I have this tendency to be “on” when some big event is about to go down. Sometimes, that’s a good thing. I can be on when I’m at an event for work, or when I’m running a meeting, or in the midst of a new project. On is good. I’m more aware of my surroundings. I’m cognizant of what people are feeling. I’m noticing the little details that may need attention.
When I worked at camp, I had to be on during severe weather outbreaks. During my last year at camp, when I was assistant camp director, I think we had between four and seven of them, a good portion of which seemed to happen when it was my director’s day off, which meant I was in charge of the whole camp. On peak weeks, that was between 350 and 400 people.
I was in one of the storm shelters, the crappy one in the middle of camp, and something always seemed to go wrong: a kid got an allergic reaction, it was sweltering humidity, the lights wouldn’t work, a parent got angry. It was one thing after another and it wore me down over the course of the summer. I got stressed out even thinking about going into the storm shelters. Seeing a line of dangerous-looking clouds made me a nervous wreck. If the conditions even possibly looked right, I was glued to my radio. I often hid in the director’s office glued to any broadcast reports about storms. I wouldn’t say those days gave me a nervous breakdown, but just seeing the clouds sent my adrenaline levels into overdrive. I really hated it.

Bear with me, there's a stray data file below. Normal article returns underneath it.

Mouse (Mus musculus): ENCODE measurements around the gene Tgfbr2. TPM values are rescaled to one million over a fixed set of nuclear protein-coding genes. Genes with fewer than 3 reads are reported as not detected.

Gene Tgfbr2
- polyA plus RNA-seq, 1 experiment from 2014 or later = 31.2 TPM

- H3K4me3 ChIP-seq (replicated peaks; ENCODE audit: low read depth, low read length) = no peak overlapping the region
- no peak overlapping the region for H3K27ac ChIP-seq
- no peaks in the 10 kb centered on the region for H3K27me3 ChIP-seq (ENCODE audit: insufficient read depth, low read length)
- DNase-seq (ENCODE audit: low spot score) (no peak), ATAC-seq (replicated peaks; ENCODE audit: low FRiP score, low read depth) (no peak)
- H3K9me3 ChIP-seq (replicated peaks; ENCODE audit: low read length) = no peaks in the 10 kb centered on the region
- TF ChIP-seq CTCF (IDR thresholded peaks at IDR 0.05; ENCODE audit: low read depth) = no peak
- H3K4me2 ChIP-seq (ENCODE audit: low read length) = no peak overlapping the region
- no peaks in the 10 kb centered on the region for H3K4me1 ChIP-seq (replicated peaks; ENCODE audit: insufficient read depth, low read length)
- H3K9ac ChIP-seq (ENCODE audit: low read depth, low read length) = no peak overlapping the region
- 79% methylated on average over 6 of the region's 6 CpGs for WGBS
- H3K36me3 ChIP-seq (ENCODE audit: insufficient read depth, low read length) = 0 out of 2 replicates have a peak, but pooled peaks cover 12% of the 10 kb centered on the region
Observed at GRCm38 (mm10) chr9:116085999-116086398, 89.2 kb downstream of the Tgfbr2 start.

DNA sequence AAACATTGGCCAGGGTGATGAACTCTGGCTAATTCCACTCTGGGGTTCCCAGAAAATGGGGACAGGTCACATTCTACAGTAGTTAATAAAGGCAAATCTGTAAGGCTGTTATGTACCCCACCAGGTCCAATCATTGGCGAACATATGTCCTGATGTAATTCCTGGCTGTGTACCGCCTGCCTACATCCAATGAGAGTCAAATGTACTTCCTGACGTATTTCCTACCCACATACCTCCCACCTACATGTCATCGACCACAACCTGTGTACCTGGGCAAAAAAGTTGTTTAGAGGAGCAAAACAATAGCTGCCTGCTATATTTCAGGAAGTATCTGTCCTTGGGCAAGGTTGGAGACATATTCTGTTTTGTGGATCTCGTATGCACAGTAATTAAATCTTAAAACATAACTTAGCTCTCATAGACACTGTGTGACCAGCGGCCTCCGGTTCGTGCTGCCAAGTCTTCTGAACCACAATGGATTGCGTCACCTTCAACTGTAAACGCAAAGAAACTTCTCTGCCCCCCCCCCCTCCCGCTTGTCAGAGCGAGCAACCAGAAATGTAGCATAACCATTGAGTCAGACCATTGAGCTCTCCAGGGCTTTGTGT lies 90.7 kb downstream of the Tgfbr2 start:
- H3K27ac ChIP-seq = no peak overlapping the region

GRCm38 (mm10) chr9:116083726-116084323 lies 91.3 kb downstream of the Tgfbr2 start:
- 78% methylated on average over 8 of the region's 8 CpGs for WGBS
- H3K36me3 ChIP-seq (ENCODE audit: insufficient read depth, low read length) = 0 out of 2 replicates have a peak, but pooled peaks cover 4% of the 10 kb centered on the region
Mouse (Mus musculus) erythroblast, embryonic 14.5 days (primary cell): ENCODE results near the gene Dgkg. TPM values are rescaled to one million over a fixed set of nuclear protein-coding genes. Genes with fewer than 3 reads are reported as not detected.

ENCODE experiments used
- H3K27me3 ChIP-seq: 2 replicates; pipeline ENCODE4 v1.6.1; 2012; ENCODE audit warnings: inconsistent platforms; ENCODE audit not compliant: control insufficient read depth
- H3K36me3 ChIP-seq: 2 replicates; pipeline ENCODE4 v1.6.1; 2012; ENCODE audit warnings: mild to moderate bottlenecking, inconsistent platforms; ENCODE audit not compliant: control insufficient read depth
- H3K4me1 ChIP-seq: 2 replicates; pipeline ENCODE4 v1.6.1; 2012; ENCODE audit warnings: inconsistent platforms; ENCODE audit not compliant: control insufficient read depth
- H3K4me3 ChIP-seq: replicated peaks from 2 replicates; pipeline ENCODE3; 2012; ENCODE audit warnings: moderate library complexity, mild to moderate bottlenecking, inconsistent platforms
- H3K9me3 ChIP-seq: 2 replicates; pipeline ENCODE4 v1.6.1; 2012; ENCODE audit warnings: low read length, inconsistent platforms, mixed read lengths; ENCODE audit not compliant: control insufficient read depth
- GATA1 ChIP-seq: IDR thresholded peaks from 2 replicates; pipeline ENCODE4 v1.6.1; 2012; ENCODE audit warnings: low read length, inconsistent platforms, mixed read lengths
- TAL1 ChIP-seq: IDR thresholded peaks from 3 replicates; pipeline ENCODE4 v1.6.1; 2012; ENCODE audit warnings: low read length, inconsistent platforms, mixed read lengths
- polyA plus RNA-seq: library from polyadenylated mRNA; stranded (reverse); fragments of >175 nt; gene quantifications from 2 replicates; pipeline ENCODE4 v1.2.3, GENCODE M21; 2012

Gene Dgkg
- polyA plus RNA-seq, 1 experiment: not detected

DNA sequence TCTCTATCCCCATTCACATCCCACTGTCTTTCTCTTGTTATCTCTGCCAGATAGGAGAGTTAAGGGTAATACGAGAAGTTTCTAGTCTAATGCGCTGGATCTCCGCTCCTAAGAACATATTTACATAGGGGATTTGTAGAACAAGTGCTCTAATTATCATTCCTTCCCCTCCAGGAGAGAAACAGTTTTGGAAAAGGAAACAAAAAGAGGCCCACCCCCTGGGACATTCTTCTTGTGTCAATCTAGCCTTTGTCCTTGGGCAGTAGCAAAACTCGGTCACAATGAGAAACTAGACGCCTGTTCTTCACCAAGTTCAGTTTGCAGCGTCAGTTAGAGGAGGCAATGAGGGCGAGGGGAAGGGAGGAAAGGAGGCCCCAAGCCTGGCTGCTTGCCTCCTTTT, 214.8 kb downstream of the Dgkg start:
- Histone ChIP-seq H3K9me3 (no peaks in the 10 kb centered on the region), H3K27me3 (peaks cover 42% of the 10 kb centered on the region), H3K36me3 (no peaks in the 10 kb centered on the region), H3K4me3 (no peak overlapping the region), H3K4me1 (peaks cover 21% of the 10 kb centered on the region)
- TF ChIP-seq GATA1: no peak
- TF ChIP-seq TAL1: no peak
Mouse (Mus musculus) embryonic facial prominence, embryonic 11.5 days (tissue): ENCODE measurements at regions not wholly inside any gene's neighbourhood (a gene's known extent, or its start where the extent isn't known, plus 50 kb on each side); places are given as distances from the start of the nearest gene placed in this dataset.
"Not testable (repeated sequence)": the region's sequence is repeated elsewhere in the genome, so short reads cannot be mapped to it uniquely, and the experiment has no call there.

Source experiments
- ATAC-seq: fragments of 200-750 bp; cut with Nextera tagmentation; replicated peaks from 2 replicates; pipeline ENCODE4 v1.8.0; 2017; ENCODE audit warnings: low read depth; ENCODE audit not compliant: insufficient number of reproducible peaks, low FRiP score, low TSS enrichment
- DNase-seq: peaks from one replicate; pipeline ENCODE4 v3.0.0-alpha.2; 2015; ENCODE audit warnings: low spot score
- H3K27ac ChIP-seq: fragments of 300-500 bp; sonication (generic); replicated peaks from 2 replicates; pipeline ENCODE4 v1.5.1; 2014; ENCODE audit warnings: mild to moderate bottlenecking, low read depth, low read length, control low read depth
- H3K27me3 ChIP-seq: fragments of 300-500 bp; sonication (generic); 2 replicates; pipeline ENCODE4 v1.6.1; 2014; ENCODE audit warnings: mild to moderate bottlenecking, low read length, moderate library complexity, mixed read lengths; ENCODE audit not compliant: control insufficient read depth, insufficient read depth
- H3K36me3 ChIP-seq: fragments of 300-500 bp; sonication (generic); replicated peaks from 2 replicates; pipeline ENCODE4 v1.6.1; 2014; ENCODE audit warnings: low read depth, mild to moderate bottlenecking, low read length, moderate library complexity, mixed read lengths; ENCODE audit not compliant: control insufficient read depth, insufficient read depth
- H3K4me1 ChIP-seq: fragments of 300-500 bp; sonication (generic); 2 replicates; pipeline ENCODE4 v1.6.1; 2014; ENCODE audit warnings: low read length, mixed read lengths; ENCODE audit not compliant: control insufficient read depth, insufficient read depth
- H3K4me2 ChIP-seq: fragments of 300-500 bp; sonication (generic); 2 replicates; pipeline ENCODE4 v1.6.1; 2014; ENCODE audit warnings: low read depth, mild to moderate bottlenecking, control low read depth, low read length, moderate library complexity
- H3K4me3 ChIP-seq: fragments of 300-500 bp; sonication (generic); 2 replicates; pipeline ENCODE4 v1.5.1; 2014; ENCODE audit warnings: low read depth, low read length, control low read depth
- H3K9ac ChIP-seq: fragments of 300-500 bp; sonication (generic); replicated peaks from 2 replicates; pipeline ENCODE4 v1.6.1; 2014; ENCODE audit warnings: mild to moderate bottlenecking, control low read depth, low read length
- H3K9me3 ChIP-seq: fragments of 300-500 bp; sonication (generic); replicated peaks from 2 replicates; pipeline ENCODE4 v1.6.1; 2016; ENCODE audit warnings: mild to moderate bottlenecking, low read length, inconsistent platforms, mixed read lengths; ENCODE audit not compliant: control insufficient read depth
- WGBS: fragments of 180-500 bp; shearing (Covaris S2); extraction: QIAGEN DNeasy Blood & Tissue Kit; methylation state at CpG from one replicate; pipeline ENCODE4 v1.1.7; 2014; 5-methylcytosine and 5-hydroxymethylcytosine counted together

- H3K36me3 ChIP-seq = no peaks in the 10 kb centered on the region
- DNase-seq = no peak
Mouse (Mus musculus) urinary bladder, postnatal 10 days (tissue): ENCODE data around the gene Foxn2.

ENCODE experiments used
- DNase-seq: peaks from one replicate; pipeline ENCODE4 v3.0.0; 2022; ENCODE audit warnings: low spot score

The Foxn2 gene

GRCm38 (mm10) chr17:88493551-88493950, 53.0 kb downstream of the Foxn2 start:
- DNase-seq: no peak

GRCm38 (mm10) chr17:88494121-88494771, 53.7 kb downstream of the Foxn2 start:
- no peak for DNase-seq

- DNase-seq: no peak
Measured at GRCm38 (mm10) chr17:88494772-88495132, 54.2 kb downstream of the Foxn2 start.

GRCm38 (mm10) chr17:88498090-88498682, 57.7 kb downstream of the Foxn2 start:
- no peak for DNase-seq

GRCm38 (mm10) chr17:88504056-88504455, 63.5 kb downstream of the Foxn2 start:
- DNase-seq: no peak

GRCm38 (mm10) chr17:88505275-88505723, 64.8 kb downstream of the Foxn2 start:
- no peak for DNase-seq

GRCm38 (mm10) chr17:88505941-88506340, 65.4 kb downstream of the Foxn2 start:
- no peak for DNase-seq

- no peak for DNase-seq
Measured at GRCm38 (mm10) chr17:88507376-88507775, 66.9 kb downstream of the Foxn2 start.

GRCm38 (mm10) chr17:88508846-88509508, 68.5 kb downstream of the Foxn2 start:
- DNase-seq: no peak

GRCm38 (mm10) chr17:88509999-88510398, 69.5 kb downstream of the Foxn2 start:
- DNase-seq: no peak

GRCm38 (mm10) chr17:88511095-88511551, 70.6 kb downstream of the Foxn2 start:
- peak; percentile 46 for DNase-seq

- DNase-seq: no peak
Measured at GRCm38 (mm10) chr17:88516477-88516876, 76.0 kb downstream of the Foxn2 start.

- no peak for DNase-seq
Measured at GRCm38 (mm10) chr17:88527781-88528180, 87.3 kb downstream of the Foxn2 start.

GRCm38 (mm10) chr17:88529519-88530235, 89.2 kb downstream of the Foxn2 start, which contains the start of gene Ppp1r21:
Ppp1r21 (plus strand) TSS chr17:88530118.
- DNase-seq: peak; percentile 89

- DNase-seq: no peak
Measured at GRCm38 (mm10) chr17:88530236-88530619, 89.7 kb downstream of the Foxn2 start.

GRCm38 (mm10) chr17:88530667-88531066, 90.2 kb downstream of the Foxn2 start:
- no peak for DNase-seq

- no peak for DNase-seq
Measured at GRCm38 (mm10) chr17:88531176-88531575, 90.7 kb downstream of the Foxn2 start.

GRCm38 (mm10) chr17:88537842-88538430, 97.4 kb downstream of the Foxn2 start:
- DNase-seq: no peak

I still sometimes think like that whenever I see a storm. I don’t think that’s a good thing. My day was basically ruined as soon as I knew that was happening. I imagined a long time to get home, bad traffic, not being able to run outside, possible power outage. I just didn’t like the feeling of it.
I went home and took a nap. I thought I’d be falling asleep for only about 20 minutes, but of course twenty minutes turned into an hour. I just felt groggy for the rest of the evening. I got angsty and nervous. I didn’t want to do anything and I couldn’t relax.
I tried to go out for a run after the storm had passed, but my knee felt uncomfortable enough that I didn’t want to risk going out for a run on it. I finally calmed down after I put an episode of the West Wing on. It took me a while to fall asleep though, not because I was scared, but because I had taken the dang nape beforehand.
I hate that this anxiety still follows me over five years later. I’m not scared of storms, they just throw me into a different mode that exhausts me and is not conducive to relaxation. Maybe the best route is to associate storms with something good again. I’ve got to find out what that is.